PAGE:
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My father is retiring next month. He needs a new hobby!


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#1 ambetanterik

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Posted 07 March 2012 - 02:00 PM

Hi all,

So yeah, my father is retiring next month. He's been a construction worker since the age of 14, and it now reaching the age of 60, and he is retiring next month (he worked his entire life for the same company btw!). He used to be working all the time: if not at work, he was always doing work on his own home or at my or my sisters place. He is the type of guy that just cant sit still, so since he is retiring, he is really gonna need a new hobby! :)

So i suggested that i bring him my Alhambra C1 classical guitar, to see if he likes it. He has never tried to play music, but i think there is a good chance that he might like it. Of course ... i will have to tutor him a bit. Any advice on that? Whay type of songs do i best start with? What techniques to focus on? Is it best to start with chord-strumming songs from the start, or is it necessary to do more simple songs like "old macdonals" etc?

A penny for your thoughts ...
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#2 mset3

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Posted 07 March 2012 - 03:23 PM

Ambetanterik,

Congratulations to your Dad on his retirement next month. It sounds like he sure deserves it.

I would start him off on some basic I - IV- V chords. Take some simple songs and play along with him. When I first started learning to play the guitar, I learned with a friend. It was great and made learning fun. We were playing songs in no time. Good luck with it and have a good time.

Mike

#3 eddiez152

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Posted 07 March 2012 - 05:49 PM

There are entire list of tunes that only need three chords or basic I-IV-V combination.
Nothin sweeter than the sound of music comin out of a 6 string box - EZ me Music / ASCAP "Music is a social act of communication, a gesture of friendship,the strongest there is"-Malcolm Arnold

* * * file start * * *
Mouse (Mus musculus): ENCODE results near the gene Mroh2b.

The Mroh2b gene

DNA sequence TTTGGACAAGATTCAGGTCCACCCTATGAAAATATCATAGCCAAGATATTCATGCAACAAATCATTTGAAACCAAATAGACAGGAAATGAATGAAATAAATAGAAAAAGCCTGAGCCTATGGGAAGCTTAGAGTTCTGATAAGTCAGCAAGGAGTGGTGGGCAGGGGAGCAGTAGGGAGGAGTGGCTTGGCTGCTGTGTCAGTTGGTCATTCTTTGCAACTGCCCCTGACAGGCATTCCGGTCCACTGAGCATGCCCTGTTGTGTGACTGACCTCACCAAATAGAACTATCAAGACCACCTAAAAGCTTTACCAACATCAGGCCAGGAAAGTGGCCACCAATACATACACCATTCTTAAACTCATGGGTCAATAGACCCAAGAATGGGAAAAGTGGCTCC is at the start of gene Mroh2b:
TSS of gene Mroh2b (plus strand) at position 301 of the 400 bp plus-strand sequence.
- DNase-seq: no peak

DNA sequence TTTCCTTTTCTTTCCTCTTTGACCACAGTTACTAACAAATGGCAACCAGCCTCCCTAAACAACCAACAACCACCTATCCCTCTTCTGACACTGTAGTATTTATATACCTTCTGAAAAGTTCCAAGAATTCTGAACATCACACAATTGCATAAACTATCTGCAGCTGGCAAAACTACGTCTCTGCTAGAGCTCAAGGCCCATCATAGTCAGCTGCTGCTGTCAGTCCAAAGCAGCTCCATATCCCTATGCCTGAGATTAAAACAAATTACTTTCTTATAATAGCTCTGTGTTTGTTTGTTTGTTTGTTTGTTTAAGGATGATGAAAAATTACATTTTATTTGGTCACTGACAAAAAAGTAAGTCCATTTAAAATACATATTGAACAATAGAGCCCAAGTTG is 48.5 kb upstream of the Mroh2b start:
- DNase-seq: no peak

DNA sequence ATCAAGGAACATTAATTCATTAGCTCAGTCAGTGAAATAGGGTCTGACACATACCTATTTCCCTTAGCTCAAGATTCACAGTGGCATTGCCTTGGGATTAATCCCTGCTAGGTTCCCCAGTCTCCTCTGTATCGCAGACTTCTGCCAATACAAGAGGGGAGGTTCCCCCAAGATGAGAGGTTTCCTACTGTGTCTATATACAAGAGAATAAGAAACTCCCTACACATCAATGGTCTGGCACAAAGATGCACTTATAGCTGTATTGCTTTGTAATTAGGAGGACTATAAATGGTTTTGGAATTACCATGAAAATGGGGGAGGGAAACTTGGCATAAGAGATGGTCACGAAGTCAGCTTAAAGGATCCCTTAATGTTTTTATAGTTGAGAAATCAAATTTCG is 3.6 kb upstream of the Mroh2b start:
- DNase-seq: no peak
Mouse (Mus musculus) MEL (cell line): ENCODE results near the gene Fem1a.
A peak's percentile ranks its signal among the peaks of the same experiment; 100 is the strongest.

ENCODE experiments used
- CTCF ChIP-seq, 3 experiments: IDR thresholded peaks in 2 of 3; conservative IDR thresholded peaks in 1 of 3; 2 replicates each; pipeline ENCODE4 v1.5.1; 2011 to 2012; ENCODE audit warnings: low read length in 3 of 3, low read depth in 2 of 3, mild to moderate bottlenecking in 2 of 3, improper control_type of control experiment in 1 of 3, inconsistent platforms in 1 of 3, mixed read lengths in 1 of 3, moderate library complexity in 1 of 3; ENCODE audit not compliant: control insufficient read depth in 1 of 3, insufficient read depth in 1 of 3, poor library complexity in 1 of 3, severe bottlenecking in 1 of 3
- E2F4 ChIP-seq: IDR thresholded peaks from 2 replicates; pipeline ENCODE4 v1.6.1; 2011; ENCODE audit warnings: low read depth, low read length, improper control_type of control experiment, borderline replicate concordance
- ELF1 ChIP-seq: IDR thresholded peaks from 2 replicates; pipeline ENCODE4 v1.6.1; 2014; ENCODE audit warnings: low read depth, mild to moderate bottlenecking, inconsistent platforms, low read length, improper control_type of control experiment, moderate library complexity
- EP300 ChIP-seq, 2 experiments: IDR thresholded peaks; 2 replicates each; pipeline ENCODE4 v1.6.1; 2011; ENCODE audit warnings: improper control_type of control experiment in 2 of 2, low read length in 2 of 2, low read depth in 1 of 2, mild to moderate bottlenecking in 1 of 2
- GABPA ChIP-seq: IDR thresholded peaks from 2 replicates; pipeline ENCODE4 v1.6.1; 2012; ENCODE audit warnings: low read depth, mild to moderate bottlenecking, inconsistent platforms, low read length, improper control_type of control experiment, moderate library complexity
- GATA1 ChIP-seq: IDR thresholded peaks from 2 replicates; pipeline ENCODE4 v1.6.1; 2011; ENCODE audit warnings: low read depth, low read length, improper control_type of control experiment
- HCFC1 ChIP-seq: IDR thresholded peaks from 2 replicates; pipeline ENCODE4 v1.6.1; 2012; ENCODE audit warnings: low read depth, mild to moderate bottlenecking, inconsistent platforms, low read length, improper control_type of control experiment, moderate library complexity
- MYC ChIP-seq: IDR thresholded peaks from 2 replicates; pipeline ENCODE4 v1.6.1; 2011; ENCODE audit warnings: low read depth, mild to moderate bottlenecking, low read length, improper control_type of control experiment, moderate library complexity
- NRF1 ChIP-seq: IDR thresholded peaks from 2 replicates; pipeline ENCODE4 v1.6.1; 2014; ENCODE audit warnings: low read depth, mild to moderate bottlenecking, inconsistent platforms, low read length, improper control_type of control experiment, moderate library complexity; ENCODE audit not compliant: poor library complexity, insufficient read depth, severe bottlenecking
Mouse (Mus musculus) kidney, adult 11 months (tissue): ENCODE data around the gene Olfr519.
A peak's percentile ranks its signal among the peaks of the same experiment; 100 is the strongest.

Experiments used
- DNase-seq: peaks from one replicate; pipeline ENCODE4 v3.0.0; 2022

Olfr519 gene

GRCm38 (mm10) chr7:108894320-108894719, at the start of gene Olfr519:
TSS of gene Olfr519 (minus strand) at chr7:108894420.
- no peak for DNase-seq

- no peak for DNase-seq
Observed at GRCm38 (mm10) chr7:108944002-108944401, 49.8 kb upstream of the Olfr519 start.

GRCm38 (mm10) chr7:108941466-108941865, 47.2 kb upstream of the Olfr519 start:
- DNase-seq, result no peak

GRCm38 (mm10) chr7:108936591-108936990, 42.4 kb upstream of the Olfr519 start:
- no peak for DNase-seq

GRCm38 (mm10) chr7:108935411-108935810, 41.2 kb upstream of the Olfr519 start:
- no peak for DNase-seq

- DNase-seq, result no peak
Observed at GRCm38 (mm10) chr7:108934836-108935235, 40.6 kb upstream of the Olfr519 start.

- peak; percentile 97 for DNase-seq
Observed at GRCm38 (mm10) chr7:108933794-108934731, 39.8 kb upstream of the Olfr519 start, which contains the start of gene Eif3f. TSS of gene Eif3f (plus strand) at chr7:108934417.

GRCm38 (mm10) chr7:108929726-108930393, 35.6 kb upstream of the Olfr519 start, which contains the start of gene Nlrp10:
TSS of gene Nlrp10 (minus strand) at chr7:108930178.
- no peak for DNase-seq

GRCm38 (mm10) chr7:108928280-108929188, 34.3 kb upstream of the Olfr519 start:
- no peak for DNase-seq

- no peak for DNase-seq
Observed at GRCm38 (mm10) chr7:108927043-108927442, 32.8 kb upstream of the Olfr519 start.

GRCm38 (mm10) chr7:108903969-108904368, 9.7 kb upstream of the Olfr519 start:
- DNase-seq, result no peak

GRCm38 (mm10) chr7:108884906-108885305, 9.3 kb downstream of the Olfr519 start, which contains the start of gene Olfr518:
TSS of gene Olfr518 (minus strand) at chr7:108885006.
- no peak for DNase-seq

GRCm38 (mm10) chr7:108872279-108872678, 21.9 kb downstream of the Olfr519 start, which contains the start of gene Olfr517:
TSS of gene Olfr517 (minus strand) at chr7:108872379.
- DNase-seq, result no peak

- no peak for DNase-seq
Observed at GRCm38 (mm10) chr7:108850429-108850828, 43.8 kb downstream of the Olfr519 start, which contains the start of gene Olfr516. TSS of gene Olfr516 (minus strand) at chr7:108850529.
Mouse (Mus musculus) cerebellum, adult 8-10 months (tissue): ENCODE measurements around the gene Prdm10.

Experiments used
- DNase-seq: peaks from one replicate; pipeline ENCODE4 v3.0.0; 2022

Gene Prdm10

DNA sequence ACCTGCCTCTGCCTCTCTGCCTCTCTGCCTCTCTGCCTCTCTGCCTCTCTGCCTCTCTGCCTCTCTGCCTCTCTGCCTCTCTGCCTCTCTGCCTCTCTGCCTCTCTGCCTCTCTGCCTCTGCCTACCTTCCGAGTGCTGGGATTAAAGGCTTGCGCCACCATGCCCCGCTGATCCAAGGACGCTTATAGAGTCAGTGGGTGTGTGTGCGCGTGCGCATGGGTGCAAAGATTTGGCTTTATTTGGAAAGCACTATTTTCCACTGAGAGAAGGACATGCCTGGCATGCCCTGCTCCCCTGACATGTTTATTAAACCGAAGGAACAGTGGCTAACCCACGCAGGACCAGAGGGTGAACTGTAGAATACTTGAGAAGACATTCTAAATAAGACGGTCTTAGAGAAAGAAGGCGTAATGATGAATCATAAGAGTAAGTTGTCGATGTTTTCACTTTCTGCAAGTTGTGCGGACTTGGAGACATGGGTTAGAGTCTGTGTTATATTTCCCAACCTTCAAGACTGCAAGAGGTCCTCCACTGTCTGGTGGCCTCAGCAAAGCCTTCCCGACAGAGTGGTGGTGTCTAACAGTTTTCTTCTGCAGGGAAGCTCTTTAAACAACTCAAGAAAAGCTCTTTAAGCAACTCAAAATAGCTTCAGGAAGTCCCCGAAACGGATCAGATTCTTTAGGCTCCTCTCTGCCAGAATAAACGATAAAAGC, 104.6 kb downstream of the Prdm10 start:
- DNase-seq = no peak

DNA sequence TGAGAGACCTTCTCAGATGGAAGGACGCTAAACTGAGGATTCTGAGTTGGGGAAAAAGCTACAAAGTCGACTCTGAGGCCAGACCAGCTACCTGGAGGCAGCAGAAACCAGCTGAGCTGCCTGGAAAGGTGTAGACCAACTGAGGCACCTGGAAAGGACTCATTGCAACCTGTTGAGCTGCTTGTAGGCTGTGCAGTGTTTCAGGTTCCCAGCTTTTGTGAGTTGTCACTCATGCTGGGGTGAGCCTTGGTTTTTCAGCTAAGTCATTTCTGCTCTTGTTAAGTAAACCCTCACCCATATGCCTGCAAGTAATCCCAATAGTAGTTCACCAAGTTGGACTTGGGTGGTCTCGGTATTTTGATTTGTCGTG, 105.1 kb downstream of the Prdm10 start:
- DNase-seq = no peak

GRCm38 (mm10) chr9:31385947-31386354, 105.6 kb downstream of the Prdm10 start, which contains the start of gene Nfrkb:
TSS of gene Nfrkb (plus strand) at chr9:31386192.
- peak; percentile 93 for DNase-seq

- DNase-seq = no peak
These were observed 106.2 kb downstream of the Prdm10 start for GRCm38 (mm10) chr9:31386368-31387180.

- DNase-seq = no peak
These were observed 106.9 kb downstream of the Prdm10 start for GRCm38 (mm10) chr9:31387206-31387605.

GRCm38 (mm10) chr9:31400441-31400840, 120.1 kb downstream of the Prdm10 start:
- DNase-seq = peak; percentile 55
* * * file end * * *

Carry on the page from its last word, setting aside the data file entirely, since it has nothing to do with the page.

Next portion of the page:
#4 eddiez152

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Posted 07 March 2012 - 06:21 PM

Confidence comes with being able to perform even when its simple and that leads to a hunger for more. Its great that your gonna help him get started.
Nothin sweeter than the sound of music comin out of a 6 string box - EZ me Music / ASCAP "Music is a social act of communication, a gesture of friendship,the strongest there is"-Malcolm Arnold

#5 karcey

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Posted 07 March 2012 - 11:12 PM

So i suggested that i bring him my Alhambra C1 classical guitar, to see if he likes it.


I assume he's accepted that it could be interesting to learn to play.

My first step would be to show him all the styles of guitar music and find out from him which one takes his fancy. If he enjoys singing then a few chords to back up some songs he knows would be a sensible place to start. On the other hand, if he's not a singer his strumming might not be enough for him. If he enjoys technology and is happy to play around with recording some tracks, he might want to play lead.
Could be, if he doesn't want to sing or record, he may be turned on by the prospect of playing some gentle fingerstyle tunes.
I'd be very careful to make sure he understands what is available, and what style of music he wants to work at, because we all know, there's effort required to achieve the skill and many get turned off if they can't see that they're going where they want to go.